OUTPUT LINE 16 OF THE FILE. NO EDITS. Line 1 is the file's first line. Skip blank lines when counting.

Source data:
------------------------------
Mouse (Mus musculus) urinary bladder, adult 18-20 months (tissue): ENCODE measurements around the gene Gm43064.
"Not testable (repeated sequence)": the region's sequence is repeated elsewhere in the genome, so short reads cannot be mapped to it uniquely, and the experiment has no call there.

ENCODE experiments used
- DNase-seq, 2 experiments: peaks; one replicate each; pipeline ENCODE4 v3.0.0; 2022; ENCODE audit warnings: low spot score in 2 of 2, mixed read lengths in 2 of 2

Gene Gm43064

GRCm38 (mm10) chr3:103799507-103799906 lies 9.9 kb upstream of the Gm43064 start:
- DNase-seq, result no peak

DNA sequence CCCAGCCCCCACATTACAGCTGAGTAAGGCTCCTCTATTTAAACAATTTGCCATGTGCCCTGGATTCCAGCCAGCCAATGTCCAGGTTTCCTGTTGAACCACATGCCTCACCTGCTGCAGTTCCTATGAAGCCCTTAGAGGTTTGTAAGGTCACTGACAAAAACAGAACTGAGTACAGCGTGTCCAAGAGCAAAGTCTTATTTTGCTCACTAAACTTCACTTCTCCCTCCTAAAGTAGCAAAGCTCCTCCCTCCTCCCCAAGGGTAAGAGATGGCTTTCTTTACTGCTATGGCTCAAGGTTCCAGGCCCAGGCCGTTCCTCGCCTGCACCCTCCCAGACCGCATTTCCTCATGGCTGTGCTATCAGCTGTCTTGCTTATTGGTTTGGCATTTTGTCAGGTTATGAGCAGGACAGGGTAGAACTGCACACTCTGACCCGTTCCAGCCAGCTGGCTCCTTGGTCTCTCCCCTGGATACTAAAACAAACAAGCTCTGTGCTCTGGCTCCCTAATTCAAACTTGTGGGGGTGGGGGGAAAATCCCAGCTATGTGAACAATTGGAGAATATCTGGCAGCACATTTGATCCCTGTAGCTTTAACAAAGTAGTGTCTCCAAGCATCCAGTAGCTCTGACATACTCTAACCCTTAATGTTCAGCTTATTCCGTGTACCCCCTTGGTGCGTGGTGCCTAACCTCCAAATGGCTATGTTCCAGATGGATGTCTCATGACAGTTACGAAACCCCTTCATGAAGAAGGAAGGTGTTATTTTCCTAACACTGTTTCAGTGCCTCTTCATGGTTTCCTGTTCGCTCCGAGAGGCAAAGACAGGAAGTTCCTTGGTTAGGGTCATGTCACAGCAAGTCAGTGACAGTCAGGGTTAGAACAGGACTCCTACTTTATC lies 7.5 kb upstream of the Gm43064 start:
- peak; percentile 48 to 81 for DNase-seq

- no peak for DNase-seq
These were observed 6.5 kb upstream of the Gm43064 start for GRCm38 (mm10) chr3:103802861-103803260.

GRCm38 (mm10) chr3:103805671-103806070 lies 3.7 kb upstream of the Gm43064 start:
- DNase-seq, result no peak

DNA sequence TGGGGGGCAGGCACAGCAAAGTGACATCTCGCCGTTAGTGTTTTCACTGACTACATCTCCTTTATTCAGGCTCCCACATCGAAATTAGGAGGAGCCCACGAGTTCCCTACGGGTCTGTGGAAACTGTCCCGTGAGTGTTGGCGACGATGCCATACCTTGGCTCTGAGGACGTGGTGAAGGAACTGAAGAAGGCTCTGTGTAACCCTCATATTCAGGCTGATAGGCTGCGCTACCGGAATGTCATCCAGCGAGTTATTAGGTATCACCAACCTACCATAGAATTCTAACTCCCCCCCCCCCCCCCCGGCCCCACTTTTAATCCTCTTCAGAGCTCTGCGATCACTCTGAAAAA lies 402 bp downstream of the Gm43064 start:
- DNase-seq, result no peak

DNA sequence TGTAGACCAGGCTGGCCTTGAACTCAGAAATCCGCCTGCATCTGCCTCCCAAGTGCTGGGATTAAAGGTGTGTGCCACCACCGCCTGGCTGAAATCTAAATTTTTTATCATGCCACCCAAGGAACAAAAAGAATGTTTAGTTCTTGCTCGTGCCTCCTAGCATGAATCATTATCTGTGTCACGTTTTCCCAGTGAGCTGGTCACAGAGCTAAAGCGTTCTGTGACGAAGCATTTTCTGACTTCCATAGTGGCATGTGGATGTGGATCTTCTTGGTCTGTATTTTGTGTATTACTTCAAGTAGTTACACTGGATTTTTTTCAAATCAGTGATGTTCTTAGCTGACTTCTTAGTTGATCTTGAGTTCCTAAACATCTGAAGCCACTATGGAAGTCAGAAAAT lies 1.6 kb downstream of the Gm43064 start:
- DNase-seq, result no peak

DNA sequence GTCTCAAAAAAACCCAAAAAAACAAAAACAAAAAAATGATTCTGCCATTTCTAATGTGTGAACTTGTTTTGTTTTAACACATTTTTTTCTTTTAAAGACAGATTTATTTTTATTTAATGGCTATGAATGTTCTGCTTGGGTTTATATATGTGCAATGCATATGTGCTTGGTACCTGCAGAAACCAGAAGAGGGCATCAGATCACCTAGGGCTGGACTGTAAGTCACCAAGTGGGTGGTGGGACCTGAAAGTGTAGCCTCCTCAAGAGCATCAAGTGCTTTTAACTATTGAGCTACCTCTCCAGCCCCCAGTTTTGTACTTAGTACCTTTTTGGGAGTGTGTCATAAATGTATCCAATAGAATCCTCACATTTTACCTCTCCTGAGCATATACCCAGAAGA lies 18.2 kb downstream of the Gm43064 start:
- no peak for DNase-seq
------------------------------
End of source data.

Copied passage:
DNA sequence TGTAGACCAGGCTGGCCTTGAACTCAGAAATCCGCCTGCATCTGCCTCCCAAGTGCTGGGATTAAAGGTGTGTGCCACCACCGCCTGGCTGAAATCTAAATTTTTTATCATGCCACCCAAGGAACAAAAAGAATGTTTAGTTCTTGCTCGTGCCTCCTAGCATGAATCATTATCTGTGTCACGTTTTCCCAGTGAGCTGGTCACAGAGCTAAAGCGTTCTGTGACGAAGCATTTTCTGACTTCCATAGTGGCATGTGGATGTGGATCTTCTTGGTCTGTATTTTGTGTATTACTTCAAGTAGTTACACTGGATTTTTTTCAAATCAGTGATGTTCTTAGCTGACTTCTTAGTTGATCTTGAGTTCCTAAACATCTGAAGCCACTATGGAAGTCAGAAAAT lies 1.6 kb downstream of the Gm43064 start: